BACKGROUND: Inflammatory breast cancer (IBC) is a rare, aggressive form of breast cancer associated with HER2 amplification, with high risk of metastasis and an estimated median survival of 2.9 y. We performed an open-label, single-arm phase II clinical trial (ClinicalTrials.gov NCT01325428) to investigate the efficacy and safety of afatinib, an irreversible ErbB family inhibitor, alone and in combination with vinorelbine in patients with HER2-positive IBC. This trial included prospectively planned exome analysis before and after afatinib monotherapy. METHODS AND FINDINGS: HER2-positive IBC patients received afatinib 40 mg daily until progression, and thereafter afatinib 40 mg daily and intravenous vinorelbine 25 mg/m2 weekly. The primary endpoint was clinical benefit; secondary endpoints were objective response (OR), duration of OR, and progression-free survival (PFS). Of 26 patients treated with afatinib monotherapy, clinical benefit was achieved in 9 patients (35%), 0 of 7 trastuzumab-treated patients and 9 of 19 trastuzumab-naïve patients. Following disease progression, 10 patients received afatinib plus vinorelbine, and clinical benefit was achieved in 2 of 4 trastuzumab-treated and 0 of 6 trastuzumab-naïve patients. All patients had treatment-related adverse events (AEs). Whole-exome sequencing of tumour biopsies taken before treatment and following disease progression on afatinib monotherapy was performed to assess the mutational landscape of IBC and evolutionary trajectories during therapy. Compared to a cohort of The Cancer Genome Atlas (TCGA) patients with HER2-positive non-IBC, HER2-positive IBC patients had significantly higher mutational and neoantigenic burden, more frequent gain-of-function TP53 mutations and a recurrent 11q13.5 amplification overlapping PAK1. Planned exploratory analysis revealed that trastuzumab-naïve patients with tumours harbouring somatic activation of PI3K/Akt signalling had significantly shorter PFS compared to those without (p = 0.03). High genomic concordance between biopsies taken before and following afatinib resistance was observed with stable clonal structures in non-responding tumours, and evidence of branched evolution in 8 of 9 tumours analysed. Recruitment to the trial was terminated early following the LUX-Breast 1 trial, which showed that afatinib combined with vinorelbine had similar PFS and OR rates to trastuzumab plus vinorelbine but shorter overall survival (OS), and was less tolerable. The main limitations of this study are that the results should be interpreted with caution given the relatively small patient cohort and the potential for tumour sampling bias between pre- and post-treatment tumour biopsies. CONCLUSIONS: Afatinib, with or without vinorelbine, showed activity in trastuzumab-naïve HER2-positive IBC patients in a planned subgroup analysis. HER2-positive IBC is characterized by frequent TP53 gain-of-function mutations and a high mutational burden. The high mutational load associated with HER2-positive IBC suggests a potential role for checkpoint inhibitor therapy in this disease. TRIAL REGISTRATION: ClinicalTrials.gov NCT01325428.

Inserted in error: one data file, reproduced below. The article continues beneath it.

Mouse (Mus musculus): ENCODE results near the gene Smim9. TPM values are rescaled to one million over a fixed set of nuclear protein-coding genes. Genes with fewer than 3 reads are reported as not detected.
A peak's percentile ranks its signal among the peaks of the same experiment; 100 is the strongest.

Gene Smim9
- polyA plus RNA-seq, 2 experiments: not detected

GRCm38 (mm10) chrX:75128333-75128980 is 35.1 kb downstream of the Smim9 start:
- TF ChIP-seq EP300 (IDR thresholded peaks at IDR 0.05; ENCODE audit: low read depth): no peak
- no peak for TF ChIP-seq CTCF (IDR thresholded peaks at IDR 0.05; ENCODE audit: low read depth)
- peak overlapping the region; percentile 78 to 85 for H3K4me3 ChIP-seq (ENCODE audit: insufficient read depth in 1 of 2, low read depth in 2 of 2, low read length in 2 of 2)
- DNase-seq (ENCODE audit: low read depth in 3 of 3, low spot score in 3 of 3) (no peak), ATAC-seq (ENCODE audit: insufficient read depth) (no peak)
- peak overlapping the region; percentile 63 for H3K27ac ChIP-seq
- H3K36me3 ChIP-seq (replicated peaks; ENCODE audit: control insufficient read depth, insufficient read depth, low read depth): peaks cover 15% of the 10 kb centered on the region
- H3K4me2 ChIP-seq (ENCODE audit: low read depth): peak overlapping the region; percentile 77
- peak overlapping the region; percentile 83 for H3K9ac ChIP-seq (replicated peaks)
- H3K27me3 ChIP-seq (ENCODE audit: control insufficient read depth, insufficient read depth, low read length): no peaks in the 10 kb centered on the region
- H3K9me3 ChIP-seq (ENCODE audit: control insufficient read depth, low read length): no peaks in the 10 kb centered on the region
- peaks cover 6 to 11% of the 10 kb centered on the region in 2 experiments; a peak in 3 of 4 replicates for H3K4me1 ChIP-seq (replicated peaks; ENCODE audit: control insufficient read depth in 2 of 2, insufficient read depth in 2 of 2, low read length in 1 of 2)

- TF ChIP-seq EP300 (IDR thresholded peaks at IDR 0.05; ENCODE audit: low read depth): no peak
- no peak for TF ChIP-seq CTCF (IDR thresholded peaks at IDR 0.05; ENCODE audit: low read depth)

Authors